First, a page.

Suncor Energy Inc. (TSX: SU)(NYSE: SU) traded at $46 per share back in June. On Monday, it hit the $35 mark. The long slide for oil producers has been an ugly one, but Suncor’s drop is modest compared to many of its peers and the stock looks like it might be starting to regain some ground.
Let’s take a look at the company’s situation to see if long-term investors have an opportunity right now to pick up the stock at a bargain price.
Suncor is Canada’s largest integrated oil company. The diversification of its assets provides an earnings hedge against volatile oil prices, and this model is the big reason the shares are holding up well compared to other oil companies.
On the production side, Suncor has a resource base that is the envy of the industry. With almost 7 billion barrels of oil reserves and another 23 billion in contingent resources, Suncor has the capability to produce crude for several decades, and production levels are improving every quarter. In Q3 2014, Suncor hit record oil output of 412,000 barrels per day at its oil sands facilities.
Higher production will help offset lower prices going into 2015. The company is also driving down its costs. Cash operating costs per barrel for the third quarter came in at $31.10. If oil prices settle around $60 next year, Suncor will still be profitable.
Suncor’s refining facilities will also help support earnings in 2015. Three of the four units just received an overhaul and operating margins at the refineries should hold up well, as feedstock costs will be much lower in the coming quarters.
Suncor continues to invest in its midstream operations. The new rail offloading facility in Quebec is an important step in the company’s plan to send more of its production to higher priced markets.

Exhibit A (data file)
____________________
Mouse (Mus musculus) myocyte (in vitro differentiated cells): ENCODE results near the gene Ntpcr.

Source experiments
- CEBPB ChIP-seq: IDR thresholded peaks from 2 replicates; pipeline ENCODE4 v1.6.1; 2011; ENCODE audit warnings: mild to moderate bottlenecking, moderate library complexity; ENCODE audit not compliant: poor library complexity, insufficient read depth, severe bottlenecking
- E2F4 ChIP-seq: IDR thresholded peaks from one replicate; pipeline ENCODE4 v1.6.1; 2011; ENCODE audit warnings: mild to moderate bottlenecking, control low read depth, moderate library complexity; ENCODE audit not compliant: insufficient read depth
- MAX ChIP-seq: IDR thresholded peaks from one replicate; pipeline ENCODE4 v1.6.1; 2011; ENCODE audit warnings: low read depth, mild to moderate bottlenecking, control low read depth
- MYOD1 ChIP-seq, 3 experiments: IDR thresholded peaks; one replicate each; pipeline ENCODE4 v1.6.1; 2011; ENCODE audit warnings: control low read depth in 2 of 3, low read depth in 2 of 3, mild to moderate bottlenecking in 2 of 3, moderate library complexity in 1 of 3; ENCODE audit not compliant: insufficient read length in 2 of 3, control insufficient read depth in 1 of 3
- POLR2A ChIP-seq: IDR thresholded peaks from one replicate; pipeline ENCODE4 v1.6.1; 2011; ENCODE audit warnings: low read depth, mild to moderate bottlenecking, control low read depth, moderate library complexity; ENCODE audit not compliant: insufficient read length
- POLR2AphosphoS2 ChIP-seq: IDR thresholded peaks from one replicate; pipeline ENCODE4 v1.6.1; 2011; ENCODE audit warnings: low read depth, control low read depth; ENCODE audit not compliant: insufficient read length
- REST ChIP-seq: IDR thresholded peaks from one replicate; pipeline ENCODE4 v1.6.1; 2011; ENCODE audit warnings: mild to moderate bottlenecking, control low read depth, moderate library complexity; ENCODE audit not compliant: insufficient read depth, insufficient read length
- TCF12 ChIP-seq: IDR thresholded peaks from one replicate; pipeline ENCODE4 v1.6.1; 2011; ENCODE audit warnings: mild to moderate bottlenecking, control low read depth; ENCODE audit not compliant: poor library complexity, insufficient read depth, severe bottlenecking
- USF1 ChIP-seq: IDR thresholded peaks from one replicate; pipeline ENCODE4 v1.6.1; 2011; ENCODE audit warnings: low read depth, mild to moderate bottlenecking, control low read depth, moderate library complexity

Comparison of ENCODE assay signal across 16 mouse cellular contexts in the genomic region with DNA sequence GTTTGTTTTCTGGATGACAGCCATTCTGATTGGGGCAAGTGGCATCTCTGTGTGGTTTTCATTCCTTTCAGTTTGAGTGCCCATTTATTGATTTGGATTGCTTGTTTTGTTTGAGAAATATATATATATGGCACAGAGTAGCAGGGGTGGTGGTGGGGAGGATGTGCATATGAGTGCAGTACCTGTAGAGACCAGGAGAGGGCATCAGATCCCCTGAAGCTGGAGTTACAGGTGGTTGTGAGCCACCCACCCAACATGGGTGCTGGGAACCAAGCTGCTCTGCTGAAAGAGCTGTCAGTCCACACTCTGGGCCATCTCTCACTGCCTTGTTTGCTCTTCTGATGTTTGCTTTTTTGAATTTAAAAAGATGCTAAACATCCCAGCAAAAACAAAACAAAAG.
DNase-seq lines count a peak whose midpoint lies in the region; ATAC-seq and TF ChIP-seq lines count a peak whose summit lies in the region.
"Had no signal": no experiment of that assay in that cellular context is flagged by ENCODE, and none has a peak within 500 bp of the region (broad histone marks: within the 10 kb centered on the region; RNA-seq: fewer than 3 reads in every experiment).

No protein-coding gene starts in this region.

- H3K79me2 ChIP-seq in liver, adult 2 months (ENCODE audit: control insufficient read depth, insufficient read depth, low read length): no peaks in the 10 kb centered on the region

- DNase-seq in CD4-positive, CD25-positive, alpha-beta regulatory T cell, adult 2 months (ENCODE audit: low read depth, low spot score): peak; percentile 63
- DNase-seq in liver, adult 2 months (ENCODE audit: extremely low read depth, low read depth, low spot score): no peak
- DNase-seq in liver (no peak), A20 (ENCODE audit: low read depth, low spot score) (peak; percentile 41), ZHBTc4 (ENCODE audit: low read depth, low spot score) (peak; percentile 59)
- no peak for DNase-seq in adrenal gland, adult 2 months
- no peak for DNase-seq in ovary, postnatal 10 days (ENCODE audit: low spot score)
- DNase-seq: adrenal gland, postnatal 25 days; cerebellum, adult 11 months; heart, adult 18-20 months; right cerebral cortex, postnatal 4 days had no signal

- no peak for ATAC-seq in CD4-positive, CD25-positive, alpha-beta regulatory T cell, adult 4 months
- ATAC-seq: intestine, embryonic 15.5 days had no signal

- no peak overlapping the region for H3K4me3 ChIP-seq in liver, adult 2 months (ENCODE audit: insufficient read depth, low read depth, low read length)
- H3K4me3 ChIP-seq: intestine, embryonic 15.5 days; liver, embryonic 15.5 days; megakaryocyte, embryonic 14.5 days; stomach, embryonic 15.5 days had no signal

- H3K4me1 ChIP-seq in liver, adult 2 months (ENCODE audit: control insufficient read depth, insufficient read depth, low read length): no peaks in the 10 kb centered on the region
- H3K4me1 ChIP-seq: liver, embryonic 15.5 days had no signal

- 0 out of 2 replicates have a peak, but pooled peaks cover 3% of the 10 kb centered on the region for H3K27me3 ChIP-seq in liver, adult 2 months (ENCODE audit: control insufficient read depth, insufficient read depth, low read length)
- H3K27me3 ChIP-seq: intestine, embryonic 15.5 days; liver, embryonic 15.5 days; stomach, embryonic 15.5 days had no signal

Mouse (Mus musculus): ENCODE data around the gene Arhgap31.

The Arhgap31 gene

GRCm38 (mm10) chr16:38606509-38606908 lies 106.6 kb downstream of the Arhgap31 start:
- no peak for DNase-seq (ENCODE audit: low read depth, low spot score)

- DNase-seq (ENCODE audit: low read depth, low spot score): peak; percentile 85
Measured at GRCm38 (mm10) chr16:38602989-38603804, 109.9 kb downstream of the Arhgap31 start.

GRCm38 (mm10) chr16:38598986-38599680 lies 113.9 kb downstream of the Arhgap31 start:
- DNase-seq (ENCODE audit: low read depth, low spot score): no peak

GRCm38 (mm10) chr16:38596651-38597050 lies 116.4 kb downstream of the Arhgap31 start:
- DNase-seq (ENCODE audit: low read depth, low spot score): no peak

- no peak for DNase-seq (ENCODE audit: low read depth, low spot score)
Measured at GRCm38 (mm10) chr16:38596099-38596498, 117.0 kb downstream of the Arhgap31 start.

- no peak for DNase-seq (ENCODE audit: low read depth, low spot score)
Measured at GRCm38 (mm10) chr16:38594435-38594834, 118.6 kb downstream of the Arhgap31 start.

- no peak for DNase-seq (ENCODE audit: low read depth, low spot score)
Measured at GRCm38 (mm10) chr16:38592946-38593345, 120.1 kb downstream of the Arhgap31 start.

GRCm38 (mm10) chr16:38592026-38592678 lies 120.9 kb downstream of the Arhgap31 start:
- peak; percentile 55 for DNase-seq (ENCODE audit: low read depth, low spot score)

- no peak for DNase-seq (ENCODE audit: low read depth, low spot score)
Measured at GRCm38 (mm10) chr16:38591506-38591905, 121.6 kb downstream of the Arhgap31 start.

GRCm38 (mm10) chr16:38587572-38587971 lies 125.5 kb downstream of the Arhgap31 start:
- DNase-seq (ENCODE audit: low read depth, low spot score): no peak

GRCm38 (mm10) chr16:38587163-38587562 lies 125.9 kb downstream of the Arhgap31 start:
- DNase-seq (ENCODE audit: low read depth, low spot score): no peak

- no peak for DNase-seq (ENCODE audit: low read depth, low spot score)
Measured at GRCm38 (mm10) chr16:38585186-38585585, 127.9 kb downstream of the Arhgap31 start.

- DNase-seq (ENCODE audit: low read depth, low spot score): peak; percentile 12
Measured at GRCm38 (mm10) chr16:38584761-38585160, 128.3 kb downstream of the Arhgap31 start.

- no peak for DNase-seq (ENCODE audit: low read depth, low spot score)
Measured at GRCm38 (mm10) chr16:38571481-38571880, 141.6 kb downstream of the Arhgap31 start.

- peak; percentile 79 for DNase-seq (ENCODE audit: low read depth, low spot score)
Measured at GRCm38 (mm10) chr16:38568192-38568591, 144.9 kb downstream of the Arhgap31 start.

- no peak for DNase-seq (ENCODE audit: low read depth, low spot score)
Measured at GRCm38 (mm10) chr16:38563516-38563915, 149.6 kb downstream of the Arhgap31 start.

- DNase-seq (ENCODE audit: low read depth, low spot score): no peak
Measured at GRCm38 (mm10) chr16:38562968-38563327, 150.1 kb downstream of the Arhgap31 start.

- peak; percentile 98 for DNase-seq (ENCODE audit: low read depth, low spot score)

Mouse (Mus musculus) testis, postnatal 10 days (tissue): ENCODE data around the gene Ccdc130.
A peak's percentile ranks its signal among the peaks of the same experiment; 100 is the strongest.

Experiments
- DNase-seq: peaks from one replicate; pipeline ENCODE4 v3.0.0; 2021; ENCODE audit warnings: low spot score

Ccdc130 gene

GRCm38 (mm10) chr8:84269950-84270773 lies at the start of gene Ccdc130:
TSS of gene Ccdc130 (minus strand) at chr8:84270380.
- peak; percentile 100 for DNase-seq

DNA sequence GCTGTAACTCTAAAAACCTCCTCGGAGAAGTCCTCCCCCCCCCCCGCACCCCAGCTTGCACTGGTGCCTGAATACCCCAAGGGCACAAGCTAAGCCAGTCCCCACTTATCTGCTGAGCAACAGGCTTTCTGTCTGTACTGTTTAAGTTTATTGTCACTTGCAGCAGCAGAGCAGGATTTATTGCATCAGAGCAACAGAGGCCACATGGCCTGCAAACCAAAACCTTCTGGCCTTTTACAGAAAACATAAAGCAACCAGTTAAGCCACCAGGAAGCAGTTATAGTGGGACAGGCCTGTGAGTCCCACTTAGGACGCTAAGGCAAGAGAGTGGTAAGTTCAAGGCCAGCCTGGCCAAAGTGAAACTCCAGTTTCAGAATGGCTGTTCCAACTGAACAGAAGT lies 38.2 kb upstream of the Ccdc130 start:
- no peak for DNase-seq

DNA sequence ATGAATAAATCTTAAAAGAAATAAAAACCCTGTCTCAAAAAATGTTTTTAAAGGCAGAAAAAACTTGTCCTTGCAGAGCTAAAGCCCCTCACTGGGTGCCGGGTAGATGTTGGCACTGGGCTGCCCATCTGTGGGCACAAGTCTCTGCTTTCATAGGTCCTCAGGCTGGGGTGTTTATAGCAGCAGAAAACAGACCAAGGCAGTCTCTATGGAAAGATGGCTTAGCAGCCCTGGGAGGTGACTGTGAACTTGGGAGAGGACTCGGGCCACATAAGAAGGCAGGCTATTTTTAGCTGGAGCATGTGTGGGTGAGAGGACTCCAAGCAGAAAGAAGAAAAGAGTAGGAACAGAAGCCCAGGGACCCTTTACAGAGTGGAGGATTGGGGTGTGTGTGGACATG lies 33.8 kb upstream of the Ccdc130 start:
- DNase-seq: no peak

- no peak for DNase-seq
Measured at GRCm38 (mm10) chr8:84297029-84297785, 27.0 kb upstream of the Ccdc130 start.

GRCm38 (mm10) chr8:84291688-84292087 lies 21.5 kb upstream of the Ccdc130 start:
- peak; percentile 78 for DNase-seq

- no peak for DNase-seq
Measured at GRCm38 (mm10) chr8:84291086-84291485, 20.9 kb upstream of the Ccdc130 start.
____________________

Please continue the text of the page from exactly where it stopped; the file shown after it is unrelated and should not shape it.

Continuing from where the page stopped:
The 1,500 Petro-Canada retail locations also provide a consistent revenue buffer when the other divisions hit a rough patch.
Suncor does an excellent job of getting the best price possible for its crude oil. The company’s size and efficient operations enable it to move crude via pipelines, rail cars, and even ships to ensure it gets top market prices. For example, Suncor sent a tanker full of crude to Europe in September.
Value for money
Suncor is trading at about 11.3 times forward earnings and 1.3 times book value. The diversified nature of Suncor’s income stream makes it more valuable than its one-trick-pony peers that trade at similar or higher levels.
Dividends and share buybacks
Suncor pays a dividend of $1.12 per share that yields about 3%. The payout ratio is 48% so investors don’t have to worry about a cut, and shareholders could see an increase in the distribution next year if oil prices improve.
Suncor also has a strong share-repurchase program. In the third quarter, the company bought back and canceled $523 million in stock.
Should you buy?
Suncor is certainly not immune to low oil prices. A sustained drop below the $60 mark could mean smaller dividend hikes and a modification of the share repurchase program.
If Keystone XL and Energy East get built, the long-term benefit for shareholders is significant. If neither pipeline goes into operation, Suncor will continue to use rail cars, but railway bottlenecks and new regulations could inhibit rail transport moving forward.
At the current valuation, Suncor is probably a good long-term bet. If you are interested in dividend growth but don’t want exposure to fluctuating oil prices, the following report on another top stock is worth reading.
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This article represents the opinion of the writer, who may disagree with the “official” recommendation position of a Motley Fool premium service or advisor. We’re Motley! Questioning an investing thesis — even one of our own — helps us all think critically about investing and make decisions that help us become smarter, happier, and richer, so we sometimes publish articles that may not be in line with recommendations, rankings or other content.
Fool contributor Andrew Walker has no position in any stocks mentioned.